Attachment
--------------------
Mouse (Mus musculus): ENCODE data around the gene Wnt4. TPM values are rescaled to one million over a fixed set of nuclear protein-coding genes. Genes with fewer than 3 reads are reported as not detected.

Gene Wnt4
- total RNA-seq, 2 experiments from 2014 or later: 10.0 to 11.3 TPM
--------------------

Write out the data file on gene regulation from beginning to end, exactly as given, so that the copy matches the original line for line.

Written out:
Mouse (Mus musculus): ENCODE data around the gene Wnt4. TPM values are rescaled to one million over a fixed set of nuclear protein-coding genes. Genes with fewer than 3 reads are reported as not detected.

Gene Wnt4
- total RNA-seq, 2 experiments from 2014 or later: 10.0 to 11.3 TPM